Irish News

Wednesday 23 July 2014

Wealthiest paying less tax now than at height of boom

Paul Melia

Published 21/12/2012|05:00

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THE country's highest earners are paying a smaller share of income tax now then they did at the height of the boom.

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New figures from the Revenue Commissioners show that 20.5pc of all income tax is now paid by those earning €200,000 or more – a drop from 23.4pc in 2007.

And the number earning hefty pay packets has risen by more than 2,800 in the last year despite the worst recession in living memory.

The top 120 earn €2m or more a year, the Irish Independent has learned.

The extent of the drop in tax revenues from the wealthy comes just weeks after the Government refused to increase the Universal Social Charge (USC) on earnings of more than €100,000.

Finance Minister Michael Noonan said the decision not to impose the hike on senior civil servants, doctors, chief executives and wealthy business people was because it could give an advantage to Ireland's competitors in the hunt to attract foreign investors.

Tax experts last night said the reason why the take from the wealthiest had reduced was because those earning as little as €10,000 a year were now hit with the USC.



Anti-poverty campaigners said despite the rich earning more, they were not paying their fair share.



The figures show that in 2009, the very richest earned €8.3bn and had an average tax bill of €113,823 each.



In 2011, they earned €500m more, but average tax bills fell by more than €800 to €112,989.



An analysis of Revenue figures also shows:



? Last year, some 21,694 people earned €200,000 or more a year. Average earnings were €401,156.



* They paid €2.481bn in income tax, against income of €8.811bn. In all, they contributed 20.5pc of all income tax receipts.



* In 2007, some 24,234 people had average earnings of €437,977 each.



* They paid €2.87bn in tax, against income of €10.6bn. The payments represented 23.4pc of all income tax.



* The number of wealthy people earning more than €200,000 has increased from 19,138 in 2010 to 21,964 last year.



* This represents one in every 100 workers in the State. The top 120 earned at least €2m a year.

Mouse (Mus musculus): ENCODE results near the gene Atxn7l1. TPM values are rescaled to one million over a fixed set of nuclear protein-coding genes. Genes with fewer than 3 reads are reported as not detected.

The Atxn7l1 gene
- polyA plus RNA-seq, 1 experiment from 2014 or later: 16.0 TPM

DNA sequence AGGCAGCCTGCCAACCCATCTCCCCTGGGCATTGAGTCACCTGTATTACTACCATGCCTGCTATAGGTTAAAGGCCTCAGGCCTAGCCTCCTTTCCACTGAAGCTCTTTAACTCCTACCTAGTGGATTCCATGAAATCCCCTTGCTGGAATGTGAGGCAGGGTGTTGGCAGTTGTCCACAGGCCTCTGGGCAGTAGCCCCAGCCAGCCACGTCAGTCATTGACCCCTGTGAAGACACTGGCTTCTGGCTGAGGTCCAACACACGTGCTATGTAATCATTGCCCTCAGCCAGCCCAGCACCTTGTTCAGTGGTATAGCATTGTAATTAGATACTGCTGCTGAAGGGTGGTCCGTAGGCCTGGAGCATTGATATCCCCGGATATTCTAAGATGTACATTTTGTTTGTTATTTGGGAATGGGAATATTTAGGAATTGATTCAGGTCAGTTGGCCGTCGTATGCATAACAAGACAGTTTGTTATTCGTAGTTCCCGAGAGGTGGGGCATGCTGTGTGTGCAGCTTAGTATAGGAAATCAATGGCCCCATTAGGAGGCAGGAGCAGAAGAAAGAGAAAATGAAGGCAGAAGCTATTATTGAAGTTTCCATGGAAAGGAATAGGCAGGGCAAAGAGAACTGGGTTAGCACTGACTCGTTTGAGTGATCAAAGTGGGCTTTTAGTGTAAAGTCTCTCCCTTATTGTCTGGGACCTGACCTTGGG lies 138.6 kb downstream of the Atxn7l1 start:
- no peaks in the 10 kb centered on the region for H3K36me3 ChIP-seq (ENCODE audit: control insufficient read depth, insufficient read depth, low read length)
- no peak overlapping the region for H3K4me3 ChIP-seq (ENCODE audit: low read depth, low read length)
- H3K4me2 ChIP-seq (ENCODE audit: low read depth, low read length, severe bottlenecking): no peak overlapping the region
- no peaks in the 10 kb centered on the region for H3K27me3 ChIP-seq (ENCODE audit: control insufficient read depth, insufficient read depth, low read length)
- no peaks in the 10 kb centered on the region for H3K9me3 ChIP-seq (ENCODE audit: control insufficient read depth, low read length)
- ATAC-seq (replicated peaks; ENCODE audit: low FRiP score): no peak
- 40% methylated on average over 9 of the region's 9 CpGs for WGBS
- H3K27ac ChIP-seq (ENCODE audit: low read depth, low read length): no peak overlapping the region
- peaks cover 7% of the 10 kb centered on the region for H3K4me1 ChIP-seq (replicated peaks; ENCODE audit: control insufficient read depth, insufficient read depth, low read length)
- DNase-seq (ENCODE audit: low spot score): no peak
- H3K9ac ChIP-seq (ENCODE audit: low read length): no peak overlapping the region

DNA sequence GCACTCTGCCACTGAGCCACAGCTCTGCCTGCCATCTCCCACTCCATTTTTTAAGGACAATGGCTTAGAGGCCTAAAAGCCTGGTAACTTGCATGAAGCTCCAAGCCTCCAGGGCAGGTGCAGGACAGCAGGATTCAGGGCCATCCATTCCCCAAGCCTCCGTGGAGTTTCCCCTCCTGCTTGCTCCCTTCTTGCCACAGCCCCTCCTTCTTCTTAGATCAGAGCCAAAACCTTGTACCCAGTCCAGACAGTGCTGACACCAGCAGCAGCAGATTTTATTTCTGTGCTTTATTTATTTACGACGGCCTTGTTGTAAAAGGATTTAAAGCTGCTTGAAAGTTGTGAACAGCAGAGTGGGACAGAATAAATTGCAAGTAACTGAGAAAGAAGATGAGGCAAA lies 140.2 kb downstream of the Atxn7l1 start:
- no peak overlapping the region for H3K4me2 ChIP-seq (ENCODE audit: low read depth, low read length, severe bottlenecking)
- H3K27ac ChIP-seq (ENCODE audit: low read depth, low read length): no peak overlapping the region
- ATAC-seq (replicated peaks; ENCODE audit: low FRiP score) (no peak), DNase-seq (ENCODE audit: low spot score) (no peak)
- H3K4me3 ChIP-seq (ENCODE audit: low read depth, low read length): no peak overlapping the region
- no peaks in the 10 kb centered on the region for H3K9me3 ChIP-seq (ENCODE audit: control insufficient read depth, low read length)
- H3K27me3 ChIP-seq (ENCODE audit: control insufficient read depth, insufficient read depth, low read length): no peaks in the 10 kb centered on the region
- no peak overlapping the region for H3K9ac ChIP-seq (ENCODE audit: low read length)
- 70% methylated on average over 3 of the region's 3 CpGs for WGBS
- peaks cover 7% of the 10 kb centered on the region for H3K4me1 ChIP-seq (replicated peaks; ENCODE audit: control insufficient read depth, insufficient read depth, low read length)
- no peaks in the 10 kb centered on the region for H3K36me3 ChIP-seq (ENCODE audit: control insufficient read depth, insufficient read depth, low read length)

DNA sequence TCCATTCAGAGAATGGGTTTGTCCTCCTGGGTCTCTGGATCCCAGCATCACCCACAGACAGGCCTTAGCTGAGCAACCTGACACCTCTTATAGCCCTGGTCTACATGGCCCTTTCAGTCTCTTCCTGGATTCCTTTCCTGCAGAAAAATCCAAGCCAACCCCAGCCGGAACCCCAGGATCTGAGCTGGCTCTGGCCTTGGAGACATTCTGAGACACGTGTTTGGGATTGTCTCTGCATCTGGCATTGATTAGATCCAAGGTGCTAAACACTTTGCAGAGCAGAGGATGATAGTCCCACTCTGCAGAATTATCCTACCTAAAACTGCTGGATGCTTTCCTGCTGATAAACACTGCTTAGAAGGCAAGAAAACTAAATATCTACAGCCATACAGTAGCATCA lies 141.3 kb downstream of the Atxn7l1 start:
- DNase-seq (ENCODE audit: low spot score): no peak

Experts said the introduction of the USC accounted for up to half of the total tax take, and was now paid by those on low incomes.



"It's an effect of broadening the tax base," one said.



"It's not that the higher income categories are paying less. The lower-income categories are paying more as a proportion than they used to, mainly due to USC.



"The abolition of various tax reliefs has made a difference. Perhaps just as importantly, USC is applied almost entirely without reference to income tax reliefs, and it probably accounts at this stage for about one-third to one-half of the total tax take."



The Department of Finance says that Ireland's tax system is the "most progressive" in the world, and that those with the most have been hit hardest in the pocket since the economy collapsed in 2008.



"The greatest losses over the period were for those with high incomes, and the smallest losses for those with the lowest incomes," it says in a Budget report called 'Distributional impact of recent Budgets and progressivity issues'.



Average tax rates for individuals earning €200,000 a year are 45pc, it says, which includes income tax, PRSI, health levies, pension contributions and USC.



But middle and lower incomes have also been hit with cuts in fuel-allowance payments, reductions in child benefit and rent supplement payments, new charges for school transport, changes to the drugs payment scheme and a hike in the VAT rate to 23pc, which is levied on basic items like toilet paper.



Social Justice Ireland said the gap between Ireland's rich and poor was at its greatest in 30 years, and was continuing to widen.



Unfair



Central Statistics Office figures showed that the top 10pc of earners had €123,547 a year in income after tax was paid, compared with just €8,928 for the lowest 10pc, spokesman Fr Sean Healy said.



"This proves the point that the distribution is unfair," he said.



"The hit went further down the line instead of up. In effect, their income has gone up but their tax payment that they're making on average is down, which is very interesting.



"The argument has been those who earn more should pay more. They're paying less and less. It does prove that the Government has been making decisions that benefit the rich at the expense of the rest of us, and not just the poor."

Irish Independent

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